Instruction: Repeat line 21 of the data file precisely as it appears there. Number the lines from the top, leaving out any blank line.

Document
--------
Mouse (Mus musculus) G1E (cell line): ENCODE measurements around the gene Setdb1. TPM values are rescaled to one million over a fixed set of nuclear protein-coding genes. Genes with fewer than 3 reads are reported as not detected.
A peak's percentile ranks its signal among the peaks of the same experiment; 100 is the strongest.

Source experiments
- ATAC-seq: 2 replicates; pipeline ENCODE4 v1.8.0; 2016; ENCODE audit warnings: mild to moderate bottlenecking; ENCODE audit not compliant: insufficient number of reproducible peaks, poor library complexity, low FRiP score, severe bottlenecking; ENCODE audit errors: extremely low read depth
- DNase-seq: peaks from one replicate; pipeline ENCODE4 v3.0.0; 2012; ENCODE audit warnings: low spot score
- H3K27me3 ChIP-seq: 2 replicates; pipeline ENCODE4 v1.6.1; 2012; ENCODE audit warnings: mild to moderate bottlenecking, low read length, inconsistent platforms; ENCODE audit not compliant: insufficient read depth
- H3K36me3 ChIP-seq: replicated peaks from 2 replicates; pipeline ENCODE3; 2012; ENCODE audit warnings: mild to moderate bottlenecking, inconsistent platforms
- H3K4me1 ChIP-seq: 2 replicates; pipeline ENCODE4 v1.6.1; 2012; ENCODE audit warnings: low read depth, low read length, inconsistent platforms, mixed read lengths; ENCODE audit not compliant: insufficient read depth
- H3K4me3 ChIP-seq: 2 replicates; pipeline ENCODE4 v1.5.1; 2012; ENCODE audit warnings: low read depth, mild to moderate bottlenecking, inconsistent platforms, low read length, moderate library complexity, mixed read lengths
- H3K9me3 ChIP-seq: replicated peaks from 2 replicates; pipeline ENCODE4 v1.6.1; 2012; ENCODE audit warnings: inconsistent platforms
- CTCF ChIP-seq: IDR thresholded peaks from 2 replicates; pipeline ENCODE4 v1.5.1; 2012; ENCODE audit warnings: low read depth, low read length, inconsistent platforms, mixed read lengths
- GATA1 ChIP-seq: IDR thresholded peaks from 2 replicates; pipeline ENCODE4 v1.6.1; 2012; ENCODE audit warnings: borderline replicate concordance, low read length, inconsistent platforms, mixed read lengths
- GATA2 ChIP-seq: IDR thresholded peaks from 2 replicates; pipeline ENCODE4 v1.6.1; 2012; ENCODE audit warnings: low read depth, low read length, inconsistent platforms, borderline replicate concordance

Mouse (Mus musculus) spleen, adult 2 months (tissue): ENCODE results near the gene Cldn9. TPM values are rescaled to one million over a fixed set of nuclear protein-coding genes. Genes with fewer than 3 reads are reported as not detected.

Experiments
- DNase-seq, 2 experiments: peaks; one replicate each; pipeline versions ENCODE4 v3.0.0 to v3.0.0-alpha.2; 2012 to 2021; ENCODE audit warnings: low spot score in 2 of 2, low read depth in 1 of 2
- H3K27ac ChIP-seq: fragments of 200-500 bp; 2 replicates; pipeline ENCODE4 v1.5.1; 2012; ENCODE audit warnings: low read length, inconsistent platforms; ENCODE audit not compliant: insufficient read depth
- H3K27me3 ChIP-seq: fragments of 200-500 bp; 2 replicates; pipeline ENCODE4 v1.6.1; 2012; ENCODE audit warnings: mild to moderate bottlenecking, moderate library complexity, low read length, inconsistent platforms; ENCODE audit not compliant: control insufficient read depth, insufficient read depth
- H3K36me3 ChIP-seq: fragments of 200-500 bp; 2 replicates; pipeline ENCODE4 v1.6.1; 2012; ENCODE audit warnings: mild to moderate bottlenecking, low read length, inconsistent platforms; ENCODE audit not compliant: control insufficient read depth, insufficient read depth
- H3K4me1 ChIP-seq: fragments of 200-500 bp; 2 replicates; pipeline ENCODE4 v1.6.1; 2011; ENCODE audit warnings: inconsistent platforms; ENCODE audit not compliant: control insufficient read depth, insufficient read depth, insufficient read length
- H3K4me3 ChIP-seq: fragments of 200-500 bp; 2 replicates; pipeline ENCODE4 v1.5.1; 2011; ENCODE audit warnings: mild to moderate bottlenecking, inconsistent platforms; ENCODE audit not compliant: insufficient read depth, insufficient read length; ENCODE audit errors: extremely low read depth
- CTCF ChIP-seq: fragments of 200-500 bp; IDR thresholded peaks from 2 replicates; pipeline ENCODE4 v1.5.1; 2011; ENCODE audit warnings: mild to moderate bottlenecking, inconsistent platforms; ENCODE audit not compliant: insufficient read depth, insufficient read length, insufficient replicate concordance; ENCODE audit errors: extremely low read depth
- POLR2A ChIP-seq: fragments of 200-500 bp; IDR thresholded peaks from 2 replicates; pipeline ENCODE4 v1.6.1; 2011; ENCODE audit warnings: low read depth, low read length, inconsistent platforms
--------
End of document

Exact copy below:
- H3K4me3 ChIP-seq: fragments of 200-500 bp; 2 replicates; pipeline ENCODE4 v1.5.1; 2011; ENCODE audit warnings: mild to moderate bottlenecking, inconsistent platforms; ENCODE audit not compliant: insufficient read depth, insufficient read length; ENCODE audit errors: extremely low read depth